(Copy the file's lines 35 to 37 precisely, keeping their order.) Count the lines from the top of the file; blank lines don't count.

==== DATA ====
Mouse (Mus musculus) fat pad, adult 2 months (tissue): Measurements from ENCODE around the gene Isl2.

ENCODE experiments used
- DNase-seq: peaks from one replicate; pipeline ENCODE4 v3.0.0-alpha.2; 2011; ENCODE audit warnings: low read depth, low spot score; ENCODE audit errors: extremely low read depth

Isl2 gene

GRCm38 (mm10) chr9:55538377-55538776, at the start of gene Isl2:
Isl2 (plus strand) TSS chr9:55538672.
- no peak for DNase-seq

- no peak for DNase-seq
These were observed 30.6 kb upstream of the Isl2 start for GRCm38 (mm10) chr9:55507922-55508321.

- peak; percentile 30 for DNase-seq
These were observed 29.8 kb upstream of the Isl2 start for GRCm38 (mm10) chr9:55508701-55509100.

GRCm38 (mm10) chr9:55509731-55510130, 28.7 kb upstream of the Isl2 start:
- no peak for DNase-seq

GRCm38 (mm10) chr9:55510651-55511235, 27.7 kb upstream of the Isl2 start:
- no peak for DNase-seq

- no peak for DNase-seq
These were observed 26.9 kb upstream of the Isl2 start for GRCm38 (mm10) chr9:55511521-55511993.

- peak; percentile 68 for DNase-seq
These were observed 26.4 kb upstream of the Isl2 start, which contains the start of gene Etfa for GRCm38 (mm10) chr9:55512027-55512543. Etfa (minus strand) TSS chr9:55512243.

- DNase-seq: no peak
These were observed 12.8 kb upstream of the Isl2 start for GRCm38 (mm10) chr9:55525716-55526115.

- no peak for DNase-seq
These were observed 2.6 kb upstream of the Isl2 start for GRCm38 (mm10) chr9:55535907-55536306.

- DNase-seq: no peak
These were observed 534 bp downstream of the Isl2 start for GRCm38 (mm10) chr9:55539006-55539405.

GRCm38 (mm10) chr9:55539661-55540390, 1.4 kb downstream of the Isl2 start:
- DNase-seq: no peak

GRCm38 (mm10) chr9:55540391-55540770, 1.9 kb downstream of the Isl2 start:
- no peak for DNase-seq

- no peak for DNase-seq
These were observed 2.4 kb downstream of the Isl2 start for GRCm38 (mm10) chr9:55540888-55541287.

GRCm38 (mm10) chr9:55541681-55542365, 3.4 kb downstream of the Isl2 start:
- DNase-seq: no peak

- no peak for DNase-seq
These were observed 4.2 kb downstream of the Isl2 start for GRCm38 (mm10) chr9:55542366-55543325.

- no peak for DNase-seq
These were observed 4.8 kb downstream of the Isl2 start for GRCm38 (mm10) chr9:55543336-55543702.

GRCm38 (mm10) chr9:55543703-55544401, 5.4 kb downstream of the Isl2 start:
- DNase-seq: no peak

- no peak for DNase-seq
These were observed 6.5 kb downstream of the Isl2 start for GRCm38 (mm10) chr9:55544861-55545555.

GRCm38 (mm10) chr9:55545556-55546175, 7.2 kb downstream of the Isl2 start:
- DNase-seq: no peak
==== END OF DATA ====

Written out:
These were observed 4.2 kb downstream of the Isl2 start for GRCm38 (mm10) chr9:55542366-55543325.

- no peak for DNase-seq
These were observed 4.8 kb downstream of the Isl2 start for GRCm38 (mm10) chr9:55543336-55543702.